Adaptogens work at a molecular level by regulating a stable balance in the hypothalamic, pituitary, and adrenal glands. These are involved in the stress response. They work by “hacking” the stress response in the body. Typically, when our bodies are stressed, we go through three stages of stress:

~Alarm phase

~Phase of resistance

~Phase of exhaustion

as we encounter a stressor — say we start lifting weights — our body responds by kicking out hormones like adrenaline that improve muscle performance and increase our ability to concentrate and pay attention to the task at hand in the phase of resistance. Our body is literally resistingthe stressor, so we feel energized and clearer, thanks to our body giving us a boost to fight the stressor. And then, as we fatigue, we enter in the exhaustion phase. Adaptogens basically stretch out that “sweet spot” in the middle — the phase of resistance — allowing us to hang out in the powerful part longer.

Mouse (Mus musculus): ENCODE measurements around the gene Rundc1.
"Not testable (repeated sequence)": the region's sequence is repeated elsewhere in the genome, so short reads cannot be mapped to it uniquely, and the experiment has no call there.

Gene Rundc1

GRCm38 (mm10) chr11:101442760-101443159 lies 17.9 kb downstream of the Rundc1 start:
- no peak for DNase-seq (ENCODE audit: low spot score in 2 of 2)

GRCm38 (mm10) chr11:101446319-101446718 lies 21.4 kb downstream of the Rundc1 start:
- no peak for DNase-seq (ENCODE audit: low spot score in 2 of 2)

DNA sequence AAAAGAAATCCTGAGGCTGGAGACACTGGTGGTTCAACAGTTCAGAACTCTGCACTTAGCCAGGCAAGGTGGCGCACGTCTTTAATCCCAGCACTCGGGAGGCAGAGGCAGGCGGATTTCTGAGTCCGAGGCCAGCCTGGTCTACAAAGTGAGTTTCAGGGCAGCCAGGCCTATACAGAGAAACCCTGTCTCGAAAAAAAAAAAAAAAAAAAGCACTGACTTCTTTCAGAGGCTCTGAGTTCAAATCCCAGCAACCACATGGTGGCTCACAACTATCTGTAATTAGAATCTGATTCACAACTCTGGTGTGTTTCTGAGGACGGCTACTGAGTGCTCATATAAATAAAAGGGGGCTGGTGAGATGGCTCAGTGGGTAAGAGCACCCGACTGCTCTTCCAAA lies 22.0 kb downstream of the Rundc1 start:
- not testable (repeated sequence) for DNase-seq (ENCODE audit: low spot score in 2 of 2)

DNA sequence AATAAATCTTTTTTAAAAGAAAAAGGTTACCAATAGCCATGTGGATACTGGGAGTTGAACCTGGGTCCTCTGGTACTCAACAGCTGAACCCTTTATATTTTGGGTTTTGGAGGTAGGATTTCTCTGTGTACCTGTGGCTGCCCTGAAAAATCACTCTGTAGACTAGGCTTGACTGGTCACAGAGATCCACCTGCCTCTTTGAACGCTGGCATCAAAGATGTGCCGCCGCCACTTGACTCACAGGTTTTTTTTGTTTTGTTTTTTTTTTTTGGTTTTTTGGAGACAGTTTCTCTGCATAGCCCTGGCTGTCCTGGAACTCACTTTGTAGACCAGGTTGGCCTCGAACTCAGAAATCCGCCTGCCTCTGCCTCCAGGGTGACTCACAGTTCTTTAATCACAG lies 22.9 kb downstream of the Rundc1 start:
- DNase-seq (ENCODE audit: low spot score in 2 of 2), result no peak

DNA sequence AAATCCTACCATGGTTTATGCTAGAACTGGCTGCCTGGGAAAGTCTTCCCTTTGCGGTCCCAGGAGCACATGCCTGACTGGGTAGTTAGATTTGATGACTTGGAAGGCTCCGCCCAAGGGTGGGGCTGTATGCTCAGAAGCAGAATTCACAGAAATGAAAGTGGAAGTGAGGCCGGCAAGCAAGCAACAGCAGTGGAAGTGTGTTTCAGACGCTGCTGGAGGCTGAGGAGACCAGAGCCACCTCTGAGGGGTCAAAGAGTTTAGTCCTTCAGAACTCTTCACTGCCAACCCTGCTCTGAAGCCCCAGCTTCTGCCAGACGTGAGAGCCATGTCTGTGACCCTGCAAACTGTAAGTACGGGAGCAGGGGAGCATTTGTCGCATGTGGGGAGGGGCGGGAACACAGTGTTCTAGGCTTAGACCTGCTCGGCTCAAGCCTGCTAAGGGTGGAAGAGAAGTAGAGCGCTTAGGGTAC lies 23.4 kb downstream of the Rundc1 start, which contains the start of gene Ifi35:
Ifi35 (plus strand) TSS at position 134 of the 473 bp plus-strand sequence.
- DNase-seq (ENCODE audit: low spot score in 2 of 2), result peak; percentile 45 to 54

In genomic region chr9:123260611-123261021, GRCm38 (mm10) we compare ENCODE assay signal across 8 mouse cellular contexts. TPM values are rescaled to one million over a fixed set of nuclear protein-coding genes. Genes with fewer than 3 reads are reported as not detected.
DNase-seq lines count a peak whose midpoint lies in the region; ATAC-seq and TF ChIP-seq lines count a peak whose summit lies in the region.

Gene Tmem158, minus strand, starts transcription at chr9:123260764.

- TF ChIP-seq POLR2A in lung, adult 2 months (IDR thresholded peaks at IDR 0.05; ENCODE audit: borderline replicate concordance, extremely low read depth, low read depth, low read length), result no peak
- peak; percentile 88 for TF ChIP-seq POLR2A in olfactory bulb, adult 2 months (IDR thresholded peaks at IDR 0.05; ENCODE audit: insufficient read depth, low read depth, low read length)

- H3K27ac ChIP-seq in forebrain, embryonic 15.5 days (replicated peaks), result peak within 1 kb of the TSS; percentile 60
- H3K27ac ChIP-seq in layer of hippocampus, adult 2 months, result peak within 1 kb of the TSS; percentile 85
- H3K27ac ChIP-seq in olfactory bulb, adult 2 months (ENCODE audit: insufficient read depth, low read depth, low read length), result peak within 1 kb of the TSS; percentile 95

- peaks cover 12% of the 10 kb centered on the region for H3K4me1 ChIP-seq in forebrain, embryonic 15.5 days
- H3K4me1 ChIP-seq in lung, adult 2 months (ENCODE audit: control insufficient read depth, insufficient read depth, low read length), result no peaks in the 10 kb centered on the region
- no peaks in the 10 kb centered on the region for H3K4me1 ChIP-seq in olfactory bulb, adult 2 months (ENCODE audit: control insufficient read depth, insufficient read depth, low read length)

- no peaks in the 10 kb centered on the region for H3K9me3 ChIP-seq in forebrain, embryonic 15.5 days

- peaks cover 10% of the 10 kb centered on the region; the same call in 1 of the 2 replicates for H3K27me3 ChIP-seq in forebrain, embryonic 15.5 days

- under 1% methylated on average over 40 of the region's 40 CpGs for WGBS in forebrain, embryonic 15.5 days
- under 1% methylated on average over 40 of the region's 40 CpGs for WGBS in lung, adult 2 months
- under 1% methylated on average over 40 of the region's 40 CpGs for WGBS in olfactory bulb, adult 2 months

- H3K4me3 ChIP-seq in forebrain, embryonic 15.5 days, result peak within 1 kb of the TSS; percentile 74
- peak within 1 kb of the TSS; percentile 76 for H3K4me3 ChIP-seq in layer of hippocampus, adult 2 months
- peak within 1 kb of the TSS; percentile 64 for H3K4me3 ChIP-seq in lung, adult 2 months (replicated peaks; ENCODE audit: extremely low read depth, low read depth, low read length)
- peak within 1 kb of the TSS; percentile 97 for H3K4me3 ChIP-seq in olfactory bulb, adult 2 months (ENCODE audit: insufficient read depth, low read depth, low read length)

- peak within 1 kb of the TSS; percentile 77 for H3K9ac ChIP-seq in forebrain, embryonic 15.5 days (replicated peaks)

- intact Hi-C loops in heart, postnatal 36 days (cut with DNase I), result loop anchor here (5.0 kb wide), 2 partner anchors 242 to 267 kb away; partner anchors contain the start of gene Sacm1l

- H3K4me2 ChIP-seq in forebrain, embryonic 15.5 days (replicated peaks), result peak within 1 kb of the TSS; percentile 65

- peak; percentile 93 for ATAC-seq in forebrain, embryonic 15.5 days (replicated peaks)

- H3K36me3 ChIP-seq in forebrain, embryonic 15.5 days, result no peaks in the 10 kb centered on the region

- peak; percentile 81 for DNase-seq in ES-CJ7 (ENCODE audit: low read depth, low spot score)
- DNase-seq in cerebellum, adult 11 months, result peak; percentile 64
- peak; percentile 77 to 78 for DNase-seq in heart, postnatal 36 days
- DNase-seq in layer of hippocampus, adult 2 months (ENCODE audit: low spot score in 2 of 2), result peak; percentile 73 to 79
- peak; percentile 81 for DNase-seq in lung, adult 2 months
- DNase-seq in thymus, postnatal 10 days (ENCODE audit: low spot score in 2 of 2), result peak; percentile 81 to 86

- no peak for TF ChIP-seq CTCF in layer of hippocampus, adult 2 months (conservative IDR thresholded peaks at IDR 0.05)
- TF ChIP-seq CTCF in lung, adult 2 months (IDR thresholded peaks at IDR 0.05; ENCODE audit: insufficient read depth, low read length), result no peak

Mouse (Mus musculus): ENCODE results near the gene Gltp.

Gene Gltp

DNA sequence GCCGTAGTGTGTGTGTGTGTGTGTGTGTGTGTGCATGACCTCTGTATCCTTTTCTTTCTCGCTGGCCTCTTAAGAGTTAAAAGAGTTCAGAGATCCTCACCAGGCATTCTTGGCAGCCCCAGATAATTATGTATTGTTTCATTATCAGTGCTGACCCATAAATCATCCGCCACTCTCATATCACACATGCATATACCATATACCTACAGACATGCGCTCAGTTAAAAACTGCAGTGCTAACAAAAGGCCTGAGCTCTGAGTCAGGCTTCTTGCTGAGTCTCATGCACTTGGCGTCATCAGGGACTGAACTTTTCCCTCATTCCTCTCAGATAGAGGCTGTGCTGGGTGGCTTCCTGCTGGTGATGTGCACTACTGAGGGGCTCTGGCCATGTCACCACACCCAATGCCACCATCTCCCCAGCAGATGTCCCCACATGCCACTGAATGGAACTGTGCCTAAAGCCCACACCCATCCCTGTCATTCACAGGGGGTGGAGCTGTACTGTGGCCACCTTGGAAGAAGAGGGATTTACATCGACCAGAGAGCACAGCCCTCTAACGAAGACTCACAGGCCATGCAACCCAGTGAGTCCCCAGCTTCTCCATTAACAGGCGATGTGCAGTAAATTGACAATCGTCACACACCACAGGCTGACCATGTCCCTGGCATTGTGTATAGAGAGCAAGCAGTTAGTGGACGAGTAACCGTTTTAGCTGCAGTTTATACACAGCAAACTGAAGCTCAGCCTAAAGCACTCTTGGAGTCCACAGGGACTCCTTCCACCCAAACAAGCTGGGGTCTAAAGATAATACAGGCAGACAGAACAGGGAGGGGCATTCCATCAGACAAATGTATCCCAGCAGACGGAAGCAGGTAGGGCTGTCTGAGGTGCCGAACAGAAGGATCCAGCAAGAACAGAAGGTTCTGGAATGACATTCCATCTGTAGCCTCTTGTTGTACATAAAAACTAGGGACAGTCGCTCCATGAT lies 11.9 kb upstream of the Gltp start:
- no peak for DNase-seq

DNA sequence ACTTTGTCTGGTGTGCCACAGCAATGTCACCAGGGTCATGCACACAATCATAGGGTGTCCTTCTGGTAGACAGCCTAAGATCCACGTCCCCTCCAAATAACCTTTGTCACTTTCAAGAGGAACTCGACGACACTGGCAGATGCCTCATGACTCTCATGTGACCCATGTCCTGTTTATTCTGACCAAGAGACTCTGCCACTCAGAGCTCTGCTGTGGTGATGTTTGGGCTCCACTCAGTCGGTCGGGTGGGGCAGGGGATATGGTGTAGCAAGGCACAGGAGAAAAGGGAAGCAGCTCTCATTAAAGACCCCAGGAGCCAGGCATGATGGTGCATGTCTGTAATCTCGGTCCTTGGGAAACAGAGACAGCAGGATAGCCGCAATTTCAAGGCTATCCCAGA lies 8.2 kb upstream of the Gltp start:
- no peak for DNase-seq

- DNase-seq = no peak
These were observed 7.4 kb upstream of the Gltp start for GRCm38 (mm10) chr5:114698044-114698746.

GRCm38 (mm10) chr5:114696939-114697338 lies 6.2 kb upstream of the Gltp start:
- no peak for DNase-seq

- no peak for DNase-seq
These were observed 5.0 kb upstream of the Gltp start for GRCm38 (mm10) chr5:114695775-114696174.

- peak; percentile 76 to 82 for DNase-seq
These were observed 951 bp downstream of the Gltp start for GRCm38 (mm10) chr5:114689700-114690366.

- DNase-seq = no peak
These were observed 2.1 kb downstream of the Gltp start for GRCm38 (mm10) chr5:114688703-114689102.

In a nutshell, adaptagens are beneficial herbs for your overall health and wellbeing.

Ways to use Stinging Nettle

Because stinging nettle is covered in stinging hairs, it should never be used or consumed raw. Otherwise it could cause severe irritation and throat. Drying or heating the herb is required to make nettle leaves safe for consumption.

Nettle Tea: Making an herbal tea is the oldest and most basic of all remedies.

Stinging Nettle Tea

• 1 – 3 teaspoons dried nettle

1 cup boiling water

1 – 2 teaspoons raw local honey (optional)

Bring water to a boil. Pour over nettle leaves inside of a mug and steep 10 minutes. Strain, add honey and enjoy!

Tincture: Tinctures are liquid extractions of the medicinal properties of plants, infused into alcohol. They are easy to make, efficient and effective. They are also the preferred choice by most herbalists. If you are not familiar with Making a tinster you can follow our step-by-step guide here on the process.

If you’d like to experience the benefits of stinging nettle, without the hassle of making your own remedy, you can purchase our Stinging Nettle Elixir here.